Local involvement in energy projects is an important step in providing incentives for local change. This involvement needs to go beyond the level of ‘consultation’ and toward ownership and control. Some advocates of community power projects want them because state and corporate actors were not moving quickly enough toward renewable energy development. In this sense they are an entrepreneurial attempt to be first movers in energy innovations. Others are more concerned with ensuring economic development opportunities for citizens of affected areas. With wind this is an important consideration as the wind resource is free, and geographically tied to an area. Thus, it is just that citizens near a proposed project are given the opportunity to develop their own resource, rather than letting others do so. Developing windprojects thus becomes a foundation for ‘community power’, injecting much needed resources into community groups and local landowners. As a result of these broader developments, the B.C. Alberta Social Economy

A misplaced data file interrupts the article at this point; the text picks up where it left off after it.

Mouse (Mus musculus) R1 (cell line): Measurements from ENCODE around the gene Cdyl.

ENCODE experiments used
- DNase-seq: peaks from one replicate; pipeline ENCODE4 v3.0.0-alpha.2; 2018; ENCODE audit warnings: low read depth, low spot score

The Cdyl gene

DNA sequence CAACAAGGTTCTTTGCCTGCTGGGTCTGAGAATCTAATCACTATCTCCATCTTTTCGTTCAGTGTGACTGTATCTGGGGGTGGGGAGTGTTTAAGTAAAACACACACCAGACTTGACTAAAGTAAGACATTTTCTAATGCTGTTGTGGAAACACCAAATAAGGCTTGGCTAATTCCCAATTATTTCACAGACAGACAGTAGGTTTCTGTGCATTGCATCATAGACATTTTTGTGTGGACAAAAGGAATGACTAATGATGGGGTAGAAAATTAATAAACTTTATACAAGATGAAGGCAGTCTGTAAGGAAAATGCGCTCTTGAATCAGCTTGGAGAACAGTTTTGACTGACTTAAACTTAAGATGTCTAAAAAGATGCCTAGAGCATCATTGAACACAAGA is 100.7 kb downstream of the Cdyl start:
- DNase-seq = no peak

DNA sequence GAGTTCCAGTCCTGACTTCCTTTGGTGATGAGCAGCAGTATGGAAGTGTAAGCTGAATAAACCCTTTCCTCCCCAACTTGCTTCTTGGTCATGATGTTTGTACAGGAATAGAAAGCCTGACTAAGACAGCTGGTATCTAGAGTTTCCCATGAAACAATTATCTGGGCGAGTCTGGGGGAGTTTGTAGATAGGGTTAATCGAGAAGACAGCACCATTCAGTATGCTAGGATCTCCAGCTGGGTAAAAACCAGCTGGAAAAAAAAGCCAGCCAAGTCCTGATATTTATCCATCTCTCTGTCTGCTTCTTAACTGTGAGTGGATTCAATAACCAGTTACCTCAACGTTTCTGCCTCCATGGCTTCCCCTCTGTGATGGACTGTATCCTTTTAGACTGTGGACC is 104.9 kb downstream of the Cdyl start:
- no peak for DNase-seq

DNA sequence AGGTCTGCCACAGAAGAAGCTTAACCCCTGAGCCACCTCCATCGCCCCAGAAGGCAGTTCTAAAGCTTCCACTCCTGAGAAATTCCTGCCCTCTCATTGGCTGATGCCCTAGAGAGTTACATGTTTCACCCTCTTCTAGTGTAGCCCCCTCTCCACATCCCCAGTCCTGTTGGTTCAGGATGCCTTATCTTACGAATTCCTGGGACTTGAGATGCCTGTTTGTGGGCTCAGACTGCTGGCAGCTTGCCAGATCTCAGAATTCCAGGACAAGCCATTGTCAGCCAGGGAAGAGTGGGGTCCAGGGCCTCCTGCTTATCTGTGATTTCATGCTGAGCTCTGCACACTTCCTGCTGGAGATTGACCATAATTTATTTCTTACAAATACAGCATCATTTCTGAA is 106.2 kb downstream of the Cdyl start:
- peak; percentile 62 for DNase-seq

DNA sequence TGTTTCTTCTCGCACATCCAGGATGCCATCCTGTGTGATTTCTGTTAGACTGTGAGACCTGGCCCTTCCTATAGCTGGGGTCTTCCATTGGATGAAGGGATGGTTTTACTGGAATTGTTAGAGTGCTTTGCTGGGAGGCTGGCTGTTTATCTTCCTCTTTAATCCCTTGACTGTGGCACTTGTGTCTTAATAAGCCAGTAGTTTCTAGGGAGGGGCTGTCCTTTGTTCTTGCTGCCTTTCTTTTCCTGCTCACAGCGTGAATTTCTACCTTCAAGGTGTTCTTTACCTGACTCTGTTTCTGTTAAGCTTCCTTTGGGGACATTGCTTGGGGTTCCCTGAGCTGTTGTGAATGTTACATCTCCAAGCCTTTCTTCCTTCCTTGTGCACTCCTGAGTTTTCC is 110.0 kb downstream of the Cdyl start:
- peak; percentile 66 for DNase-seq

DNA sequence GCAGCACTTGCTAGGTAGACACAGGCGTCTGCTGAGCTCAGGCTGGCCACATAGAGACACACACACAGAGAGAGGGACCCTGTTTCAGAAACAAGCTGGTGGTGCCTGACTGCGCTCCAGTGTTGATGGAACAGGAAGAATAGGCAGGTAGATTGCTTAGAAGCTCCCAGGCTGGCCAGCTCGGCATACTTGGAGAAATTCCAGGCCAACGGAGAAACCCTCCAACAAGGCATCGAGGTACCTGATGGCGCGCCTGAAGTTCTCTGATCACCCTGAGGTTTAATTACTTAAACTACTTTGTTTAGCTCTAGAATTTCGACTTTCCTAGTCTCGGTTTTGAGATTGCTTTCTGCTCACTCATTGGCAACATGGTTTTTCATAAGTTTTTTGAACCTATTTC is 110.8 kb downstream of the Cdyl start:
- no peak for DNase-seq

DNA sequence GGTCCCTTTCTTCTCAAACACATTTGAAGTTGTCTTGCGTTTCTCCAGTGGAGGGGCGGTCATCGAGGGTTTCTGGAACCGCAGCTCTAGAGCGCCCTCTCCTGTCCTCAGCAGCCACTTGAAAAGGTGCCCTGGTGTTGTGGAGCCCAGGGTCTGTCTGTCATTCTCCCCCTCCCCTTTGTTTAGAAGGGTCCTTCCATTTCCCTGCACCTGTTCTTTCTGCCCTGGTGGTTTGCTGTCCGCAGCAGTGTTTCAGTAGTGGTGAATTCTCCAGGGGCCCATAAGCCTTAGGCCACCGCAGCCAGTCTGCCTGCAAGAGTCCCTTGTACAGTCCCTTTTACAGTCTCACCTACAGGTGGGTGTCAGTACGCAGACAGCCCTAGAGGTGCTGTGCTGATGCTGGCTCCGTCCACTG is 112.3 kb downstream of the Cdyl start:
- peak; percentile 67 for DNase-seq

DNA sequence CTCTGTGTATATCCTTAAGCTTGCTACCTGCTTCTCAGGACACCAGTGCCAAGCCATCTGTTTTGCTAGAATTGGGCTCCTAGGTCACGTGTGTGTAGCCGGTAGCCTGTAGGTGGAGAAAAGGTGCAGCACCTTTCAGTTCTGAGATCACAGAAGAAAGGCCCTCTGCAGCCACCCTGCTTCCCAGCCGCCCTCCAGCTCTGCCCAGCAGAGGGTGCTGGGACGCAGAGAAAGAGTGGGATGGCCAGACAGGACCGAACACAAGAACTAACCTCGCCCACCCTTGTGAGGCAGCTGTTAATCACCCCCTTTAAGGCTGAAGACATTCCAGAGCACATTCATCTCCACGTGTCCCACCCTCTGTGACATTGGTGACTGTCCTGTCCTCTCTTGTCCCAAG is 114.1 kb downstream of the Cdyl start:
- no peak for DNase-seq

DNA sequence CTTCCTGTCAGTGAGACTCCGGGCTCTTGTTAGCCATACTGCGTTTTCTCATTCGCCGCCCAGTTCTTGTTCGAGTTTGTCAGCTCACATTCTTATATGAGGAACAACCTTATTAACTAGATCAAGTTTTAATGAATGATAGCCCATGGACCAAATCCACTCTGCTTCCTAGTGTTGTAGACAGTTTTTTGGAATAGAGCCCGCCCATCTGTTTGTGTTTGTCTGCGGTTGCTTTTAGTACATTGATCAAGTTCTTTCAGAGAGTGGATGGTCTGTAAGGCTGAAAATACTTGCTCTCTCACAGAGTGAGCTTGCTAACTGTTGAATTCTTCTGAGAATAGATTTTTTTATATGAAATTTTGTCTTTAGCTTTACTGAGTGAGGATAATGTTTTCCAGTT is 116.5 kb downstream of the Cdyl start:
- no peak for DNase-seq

As the investment test will not be passed by most windprojects (or only if they omit the tax incentives, as has been done by a project that achieved registration), project developers will use the barrier test. The barrier of higher capital cost compared to fossil fuel power plants is not really credible due to the abundance of capital for wind power in India and thus is mentioned only rarely. More credible barriers are low capacity utilization factor, and possible reduction in feed-in tariffs. The former depends on the siting of the project. The latter is very important as shown by the policy of Rajasthan (see Table 4) and other states 4 . Moreover, feed-in-tariffs may be replaced by the Availability Based Tariff (ABT) in which the generators with firm delivery of power against commitment will start getting more prices for the generated power, whereas wind power producers cannot guarantee supply of electricity and will be thus receive lower rates. For the projects that substitute grid electricity at industrial tariffs, there is the risk that the wind power benefit will melt down as liberalization permits industrial electricity consumers to choose the supplier in a competitive environment. Some projects have also highlighted the technological risks associated with new types of wind turbines. Lack of familiarity and experience with such new technologies can lead to perceptions of greater technical risk than for conventional energy sources.